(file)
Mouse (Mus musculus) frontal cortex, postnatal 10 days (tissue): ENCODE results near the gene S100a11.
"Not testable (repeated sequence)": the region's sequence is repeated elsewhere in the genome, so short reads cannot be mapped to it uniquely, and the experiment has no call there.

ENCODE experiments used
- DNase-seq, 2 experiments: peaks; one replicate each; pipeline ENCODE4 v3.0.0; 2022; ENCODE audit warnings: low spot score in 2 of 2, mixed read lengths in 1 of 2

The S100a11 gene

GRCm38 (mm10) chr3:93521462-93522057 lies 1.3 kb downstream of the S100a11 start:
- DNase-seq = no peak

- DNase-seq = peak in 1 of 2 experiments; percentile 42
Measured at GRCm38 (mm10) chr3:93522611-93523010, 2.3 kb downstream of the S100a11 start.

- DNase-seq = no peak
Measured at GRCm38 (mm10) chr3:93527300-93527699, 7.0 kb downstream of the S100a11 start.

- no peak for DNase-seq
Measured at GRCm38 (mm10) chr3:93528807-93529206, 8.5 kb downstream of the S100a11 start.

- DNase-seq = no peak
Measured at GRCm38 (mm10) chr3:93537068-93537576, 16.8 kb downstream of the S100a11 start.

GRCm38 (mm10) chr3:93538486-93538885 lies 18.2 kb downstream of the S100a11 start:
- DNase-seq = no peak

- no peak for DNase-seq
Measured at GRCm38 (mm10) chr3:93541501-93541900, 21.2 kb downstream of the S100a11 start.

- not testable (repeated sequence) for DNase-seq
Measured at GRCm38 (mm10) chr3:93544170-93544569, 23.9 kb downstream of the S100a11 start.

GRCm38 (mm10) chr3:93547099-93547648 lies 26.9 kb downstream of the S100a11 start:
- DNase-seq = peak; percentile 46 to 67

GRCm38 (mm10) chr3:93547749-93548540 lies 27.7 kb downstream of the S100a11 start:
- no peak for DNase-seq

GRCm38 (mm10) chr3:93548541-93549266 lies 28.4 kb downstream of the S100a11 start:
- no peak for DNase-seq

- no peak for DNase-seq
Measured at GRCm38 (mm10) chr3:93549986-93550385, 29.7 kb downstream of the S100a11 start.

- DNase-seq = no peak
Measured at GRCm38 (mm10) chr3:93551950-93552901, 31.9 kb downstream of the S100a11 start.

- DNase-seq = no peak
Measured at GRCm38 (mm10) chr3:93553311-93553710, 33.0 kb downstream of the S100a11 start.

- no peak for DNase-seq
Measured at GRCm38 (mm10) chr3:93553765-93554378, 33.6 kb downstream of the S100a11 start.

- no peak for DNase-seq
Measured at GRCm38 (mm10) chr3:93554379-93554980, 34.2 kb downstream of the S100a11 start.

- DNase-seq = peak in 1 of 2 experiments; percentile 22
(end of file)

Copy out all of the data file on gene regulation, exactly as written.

Mouse (Mus musculus) frontal cortex, postnatal 10 days (tissue): ENCODE results near the gene S100a11.
"Not testable (repeated sequence)": the region's sequence is repeated elsewhere in the genome, so short reads cannot be mapped to it uniquely, and the experiment has no call there.

ENCODE experiments used
- DNase-seq, 2 experiments: peaks; one replicate each; pipeline ENCODE4 v3.0.0; 2022; ENCODE audit warnings: low spot score in 2 of 2, mixed read lengths in 1 of 2

The S100a11 gene

GRCm38 (mm10) chr3:93521462-93522057 lies 1.3 kb downstream of the S100a11 start:
- DNase-seq = no peak

- DNase-seq = peak in 1 of 2 experiments; percentile 42
Measured at GRCm38 (mm10) chr3:93522611-93523010, 2.3 kb downstream of the S100a11 start.

- DNase-seq = no peak
Measured at GRCm38 (mm10) chr3:93527300-93527699, 7.0 kb downstream of the S100a11 start.

- no peak for DNase-seq
Measured at GRCm38 (mm10) chr3:93528807-93529206, 8.5 kb downstream of the S100a11 start.

- DNase-seq = no peak
Measured at GRCm38 (mm10) chr3:93537068-93537576, 16.8 kb downstream of the S100a11 start.

GRCm38 (mm10) chr3:93538486-93538885 lies 18.2 kb downstream of the S100a11 start:
- DNase-seq = no peak

- no peak for DNase-seq
Measured at GRCm38 (mm10) chr3:93541501-93541900, 21.2 kb downstream of the S100a11 start.

- not testable (repeated sequence) for DNase-seq
Measured at GRCm38 (mm10) chr3:93544170-93544569, 23.9 kb downstream of the S100a11 start.

GRCm38 (mm10) chr3:93547099-93547648 lies 26.9 kb downstream of the S100a11 start:
- DNase-seq = peak; percentile 46 to 67

GRCm38 (mm10) chr3:93547749-93548540 lies 27.7 kb downstream of the S100a11 start:
- no peak for DNase-seq

GRCm38 (mm10) chr3:93548541-93549266 lies 28.4 kb downstream of the S100a11 start:
- no peak for DNase-seq

- no peak for DNase-seq
Measured at GRCm38 (mm10) chr3:93549986-93550385, 29.7 kb downstream of the S100a11 start.

- DNase-seq = no peak
Measured at GRCm38 (mm10) chr3:93551950-93552901, 31.9 kb downstream of the S100a11 start.

- DNase-seq = no peak
Measured at GRCm38 (mm10) chr3:93553311-93553710, 33.0 kb downstream of the S100a11 start.

- no peak for DNase-seq
Measured at GRCm38 (mm10) chr3:93553765-93554378, 33.6 kb downstream of the S100a11 start.

- no peak for DNase-seq
Measured at GRCm38 (mm10) chr3:93554379-93554980, 34.2 kb downstream of the S100a11 start.

- DNase-seq = peak in 1 of 2 experiments; percentile 22